The crime-riddled favelas that have often defined Rio de Janeiro in film and television have suddenly disappeared -- at least, on Google Maps.
In the run-up to the 2014 World Cup and 2016 Olympic Games, Brazilian tourist boards and Rio’s city hall have been keen to maintain a squeaky-clean image not only in the real world but the digital one as well. So much so, that they asked Google to remove the word “favela” from its city maps.
The term itself means slum or shantytown in Portuguese. Hundreds were previously identified as such on maps, but are now labeled as “morros” or hills. Officials believe the change will reduce the prominence given to the favela communities, which they said were given greater importance on maps than conventional neighborhoods like Humaita and Cosme Velho.
Some favelas, like the famous Favela do Vidigal near Ipanema, remain on Google Maps. Google has reportedly removed the term from nearby Favela da Rocinha and areas like Favela Sumare and Favela Morro do Chacrinha in the north of the city.
The slums that tumble down the hills began as housing blocks for returned soldiers and later housed former slaves. Now, they’re filled with rural Brazilians, who’ve flocked to the city in hope of earning higher wages.
Roughly 6 percent of Brazilians live in favelas nationwide, and Rio’s in particular have long been synonymous with drugs and violent shoot-outs between traffickers and police.
Rio recently launched a citywide offensive against crime in preparation for its spotlight on the global stage. Police, backed by army troops, initiated a campaign of “pacification” to take back control of notorious slums from powerful drug traffickers. The hope is that it will not only improve the city’s image, but also its safety record.
Rio has a murder rate in excess of 40 people per 100,000 inhabitants. The statistics are much higher in the favelas, and critics fear that removing the term from maps could cause tourists to unwittingly walk into dangerous neighborhoods.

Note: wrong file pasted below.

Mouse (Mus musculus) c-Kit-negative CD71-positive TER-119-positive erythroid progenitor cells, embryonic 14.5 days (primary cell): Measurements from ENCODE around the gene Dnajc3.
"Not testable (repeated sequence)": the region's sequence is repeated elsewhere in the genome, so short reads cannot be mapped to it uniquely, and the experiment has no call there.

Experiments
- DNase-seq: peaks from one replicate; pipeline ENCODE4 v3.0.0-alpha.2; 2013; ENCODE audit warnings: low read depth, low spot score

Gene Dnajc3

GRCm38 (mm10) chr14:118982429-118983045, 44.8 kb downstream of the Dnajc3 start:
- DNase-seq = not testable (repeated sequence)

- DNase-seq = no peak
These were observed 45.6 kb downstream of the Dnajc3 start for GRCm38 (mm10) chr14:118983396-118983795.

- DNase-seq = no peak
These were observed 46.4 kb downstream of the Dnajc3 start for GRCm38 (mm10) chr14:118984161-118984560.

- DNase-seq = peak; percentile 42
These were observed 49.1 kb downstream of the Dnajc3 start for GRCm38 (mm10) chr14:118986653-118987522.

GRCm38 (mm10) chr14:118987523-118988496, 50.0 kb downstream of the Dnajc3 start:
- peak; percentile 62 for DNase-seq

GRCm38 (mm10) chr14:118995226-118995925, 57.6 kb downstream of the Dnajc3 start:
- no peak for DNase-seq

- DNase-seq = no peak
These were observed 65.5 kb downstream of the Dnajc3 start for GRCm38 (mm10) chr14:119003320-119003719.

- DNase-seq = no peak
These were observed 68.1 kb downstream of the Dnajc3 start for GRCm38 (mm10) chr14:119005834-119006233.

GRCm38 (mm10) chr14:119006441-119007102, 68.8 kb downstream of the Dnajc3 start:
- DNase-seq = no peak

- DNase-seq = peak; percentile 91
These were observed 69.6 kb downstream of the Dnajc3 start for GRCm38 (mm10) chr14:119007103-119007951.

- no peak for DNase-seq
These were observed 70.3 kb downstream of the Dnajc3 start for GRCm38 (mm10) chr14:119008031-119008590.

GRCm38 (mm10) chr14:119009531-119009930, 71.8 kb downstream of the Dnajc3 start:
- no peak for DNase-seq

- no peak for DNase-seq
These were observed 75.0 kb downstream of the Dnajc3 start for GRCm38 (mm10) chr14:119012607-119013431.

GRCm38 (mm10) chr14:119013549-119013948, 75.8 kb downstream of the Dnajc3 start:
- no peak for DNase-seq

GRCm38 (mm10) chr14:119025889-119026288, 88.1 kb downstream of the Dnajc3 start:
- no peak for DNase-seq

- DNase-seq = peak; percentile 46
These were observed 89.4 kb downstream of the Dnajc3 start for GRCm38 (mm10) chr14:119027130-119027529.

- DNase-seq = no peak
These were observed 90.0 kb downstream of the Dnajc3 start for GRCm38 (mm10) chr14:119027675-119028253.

“The virtual removal is part of a city project that tries to hide poverty and the poor as much in virtual environments as in reality, with forced removals,” Rio’s Popular Committee for the World Cup and Olympics, an organization created to chronicle and redress any violence, abuses and illegalities in the run-up to the events, said on its blog.
Google has declined to comment on the changes, saying it “does not disclose the particulars of negotiations with partners.” Local media in Rio claim the city officially asked the search engine giant to differentiate between slums and neighborhoods in 2009, following a request from the tourism board Riotur.
Residents of Rio appear divided on the issue.
"I agree with what the city is doing,” Fabio Nobre wrote in a comment on the blog Possible Cities, which posted contrasting Google Maps screenshots from 2011 and 2013. “This attitude prevents certain prejudices against local residents stigmatized as living in 'slums'."
"They want to mask the reality, putting tourists at risk,” another countered. “I trust Google Maps to plan my itinerary, but I'll end up going through a dangerous place because the city felt like it was a good idea to hide information.”